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Bill To Protect LGBTQIA Ohioans From Discrimination Has Been Simplified From Previous Versions

For decades, some Ohio lawmakers have wanted to expand the state’s civil rights law to include sexual orientation. They’ve now made a change in the way they plan to do that, by substituting their bill with another that’s tied to a recent U.S. Supreme Court decision.

In June, the U.S. Supreme Court ruled 6-3that federal civil rights law prohibits discrimination of employees based on sexual orientation or gender. State Senator Nickie Antonio (D-Lakewood), who has been sponsoring the legislation for a decade in both chambers of the Ohio Legislature, says that court ruling has now allowed backers of the proposed change in Ohio’s civil rights law to substitute the previous bill.

“I think it’s clearer, it’s concise, and it’s also very, very direct," Antonio says.

Antonio says the U.S. Supreme Court has already ruled on the legality of the issue. So, she hopes the new bipartisan sub bill will pass during the upcoming lame duck session.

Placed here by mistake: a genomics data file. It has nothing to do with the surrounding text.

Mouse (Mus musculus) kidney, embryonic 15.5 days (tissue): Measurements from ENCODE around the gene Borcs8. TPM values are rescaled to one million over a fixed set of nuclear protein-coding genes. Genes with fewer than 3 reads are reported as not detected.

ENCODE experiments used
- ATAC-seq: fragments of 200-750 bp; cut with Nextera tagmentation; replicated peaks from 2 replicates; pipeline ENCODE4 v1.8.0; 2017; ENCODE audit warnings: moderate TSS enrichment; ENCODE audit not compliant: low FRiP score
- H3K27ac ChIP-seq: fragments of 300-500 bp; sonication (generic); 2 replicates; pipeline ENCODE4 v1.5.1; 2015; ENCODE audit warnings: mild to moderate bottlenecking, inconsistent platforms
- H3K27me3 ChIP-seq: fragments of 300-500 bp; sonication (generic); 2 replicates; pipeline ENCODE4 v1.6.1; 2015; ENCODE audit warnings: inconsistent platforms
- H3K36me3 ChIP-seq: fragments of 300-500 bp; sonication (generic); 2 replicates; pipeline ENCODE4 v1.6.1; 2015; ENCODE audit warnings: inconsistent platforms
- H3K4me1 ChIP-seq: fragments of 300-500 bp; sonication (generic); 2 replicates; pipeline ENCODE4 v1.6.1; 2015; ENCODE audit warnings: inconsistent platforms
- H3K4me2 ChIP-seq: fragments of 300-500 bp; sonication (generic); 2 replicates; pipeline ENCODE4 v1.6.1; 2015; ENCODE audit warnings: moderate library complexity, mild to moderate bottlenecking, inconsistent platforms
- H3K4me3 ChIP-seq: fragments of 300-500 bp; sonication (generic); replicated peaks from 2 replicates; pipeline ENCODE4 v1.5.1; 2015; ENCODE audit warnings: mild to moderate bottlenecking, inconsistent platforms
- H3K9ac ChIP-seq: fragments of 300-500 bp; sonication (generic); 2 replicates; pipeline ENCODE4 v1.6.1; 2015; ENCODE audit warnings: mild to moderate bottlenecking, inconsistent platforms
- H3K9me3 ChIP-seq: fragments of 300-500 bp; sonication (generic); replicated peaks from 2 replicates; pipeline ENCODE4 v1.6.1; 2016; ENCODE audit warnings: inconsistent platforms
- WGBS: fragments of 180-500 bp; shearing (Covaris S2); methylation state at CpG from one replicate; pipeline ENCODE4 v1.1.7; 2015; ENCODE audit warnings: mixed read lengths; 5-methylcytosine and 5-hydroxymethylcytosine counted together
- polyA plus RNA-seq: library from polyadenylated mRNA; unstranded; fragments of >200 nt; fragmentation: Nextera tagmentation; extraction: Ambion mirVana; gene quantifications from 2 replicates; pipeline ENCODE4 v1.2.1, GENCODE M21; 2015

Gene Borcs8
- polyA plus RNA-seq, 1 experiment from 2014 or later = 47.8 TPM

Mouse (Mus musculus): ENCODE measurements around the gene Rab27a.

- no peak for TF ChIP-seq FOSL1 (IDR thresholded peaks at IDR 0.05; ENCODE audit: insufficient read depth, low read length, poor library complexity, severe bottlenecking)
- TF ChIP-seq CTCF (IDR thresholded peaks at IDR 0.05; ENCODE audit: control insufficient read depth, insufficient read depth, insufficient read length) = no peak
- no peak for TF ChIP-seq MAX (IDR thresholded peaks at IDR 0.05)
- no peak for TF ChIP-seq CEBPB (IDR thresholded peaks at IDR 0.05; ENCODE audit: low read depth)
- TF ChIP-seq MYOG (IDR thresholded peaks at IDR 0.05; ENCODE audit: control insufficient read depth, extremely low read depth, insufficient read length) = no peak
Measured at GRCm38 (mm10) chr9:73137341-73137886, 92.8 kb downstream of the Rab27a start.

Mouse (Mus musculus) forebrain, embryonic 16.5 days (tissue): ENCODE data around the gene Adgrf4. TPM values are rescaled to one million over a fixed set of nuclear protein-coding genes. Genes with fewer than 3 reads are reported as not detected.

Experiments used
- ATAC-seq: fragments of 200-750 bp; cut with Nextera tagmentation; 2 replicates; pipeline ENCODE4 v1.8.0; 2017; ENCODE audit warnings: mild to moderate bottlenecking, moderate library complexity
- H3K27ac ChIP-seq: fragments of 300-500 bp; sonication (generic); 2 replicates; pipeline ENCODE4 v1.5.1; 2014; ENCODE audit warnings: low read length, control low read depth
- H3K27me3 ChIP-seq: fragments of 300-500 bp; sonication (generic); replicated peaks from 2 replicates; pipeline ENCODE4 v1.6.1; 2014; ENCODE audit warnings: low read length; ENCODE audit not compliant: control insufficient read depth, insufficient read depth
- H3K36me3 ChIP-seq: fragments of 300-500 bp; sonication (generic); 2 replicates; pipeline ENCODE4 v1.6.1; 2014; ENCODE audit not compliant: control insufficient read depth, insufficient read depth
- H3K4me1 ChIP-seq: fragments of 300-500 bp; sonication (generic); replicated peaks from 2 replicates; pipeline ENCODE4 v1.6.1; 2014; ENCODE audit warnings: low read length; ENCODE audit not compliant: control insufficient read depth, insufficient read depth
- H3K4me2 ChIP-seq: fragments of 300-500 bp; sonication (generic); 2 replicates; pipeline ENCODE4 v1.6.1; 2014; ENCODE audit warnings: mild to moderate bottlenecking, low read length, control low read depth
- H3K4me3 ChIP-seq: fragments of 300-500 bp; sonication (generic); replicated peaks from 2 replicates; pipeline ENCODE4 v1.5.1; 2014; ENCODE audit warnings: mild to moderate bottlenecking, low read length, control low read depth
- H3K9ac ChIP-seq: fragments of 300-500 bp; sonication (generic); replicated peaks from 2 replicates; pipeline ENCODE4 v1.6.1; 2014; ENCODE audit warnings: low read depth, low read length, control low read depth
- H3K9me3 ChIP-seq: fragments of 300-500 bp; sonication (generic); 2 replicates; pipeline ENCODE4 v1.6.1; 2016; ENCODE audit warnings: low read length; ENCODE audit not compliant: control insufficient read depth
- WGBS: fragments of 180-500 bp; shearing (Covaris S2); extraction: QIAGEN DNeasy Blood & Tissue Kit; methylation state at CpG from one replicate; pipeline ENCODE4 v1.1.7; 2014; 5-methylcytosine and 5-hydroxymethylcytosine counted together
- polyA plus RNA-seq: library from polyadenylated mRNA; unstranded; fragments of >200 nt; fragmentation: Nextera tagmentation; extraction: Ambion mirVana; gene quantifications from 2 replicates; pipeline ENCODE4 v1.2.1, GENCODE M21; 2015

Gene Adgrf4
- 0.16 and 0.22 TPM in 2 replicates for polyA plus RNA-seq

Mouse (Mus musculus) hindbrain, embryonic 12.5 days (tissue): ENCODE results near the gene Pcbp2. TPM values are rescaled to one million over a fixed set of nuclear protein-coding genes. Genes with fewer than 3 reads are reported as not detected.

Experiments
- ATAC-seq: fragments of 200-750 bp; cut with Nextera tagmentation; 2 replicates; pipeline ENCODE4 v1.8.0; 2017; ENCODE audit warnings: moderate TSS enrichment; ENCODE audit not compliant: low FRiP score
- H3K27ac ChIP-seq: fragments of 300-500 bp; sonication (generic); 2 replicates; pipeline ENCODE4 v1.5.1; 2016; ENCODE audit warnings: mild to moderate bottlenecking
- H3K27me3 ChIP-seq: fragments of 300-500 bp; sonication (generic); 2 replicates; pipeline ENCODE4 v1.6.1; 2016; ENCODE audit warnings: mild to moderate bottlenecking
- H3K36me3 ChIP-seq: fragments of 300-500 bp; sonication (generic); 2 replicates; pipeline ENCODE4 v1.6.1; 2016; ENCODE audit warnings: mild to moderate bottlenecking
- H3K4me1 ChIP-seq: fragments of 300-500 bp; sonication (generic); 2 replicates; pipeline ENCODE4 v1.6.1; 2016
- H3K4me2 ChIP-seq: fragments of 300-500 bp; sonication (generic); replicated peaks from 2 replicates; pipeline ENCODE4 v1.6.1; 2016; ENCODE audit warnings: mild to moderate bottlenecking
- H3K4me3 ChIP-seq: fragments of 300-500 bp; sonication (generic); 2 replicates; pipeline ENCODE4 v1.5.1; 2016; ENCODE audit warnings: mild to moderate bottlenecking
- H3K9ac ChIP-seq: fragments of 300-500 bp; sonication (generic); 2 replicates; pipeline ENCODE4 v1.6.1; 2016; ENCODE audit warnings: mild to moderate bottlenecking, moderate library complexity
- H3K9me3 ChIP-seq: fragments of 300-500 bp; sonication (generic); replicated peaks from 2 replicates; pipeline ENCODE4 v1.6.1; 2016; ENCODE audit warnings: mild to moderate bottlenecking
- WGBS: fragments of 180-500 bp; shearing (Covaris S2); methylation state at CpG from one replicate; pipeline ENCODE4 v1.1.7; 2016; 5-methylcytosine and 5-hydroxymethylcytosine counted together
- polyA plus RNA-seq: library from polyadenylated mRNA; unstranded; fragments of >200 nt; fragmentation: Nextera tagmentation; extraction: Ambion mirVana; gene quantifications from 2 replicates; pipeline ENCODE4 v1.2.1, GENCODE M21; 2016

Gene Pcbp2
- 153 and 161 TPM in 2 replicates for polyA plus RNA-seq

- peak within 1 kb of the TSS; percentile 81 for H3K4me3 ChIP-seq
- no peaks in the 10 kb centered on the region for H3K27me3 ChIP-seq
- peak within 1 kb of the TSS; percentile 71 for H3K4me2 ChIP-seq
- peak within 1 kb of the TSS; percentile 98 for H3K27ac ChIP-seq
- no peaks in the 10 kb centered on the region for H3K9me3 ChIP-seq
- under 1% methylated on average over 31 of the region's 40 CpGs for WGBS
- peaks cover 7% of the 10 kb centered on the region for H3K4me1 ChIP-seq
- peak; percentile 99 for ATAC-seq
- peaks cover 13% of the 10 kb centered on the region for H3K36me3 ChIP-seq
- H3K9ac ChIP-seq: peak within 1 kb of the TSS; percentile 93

More than 1000 businesses and major organizations, including the Ohio Chamber of Commerce, have called for this change, saying it would make Ohio more attractive to business development.

Copyright 2020 The Statehouse News Bureau

Jo Ingles is a professional journalist who covers politics and Ohio government for the Ohio Public Radio and Television for the Ohio Public Radio and Television Statehouse News Bureau. She reports on issues of importance to Ohioans including education, legislation, politics, and life and death issues such as capital punishment.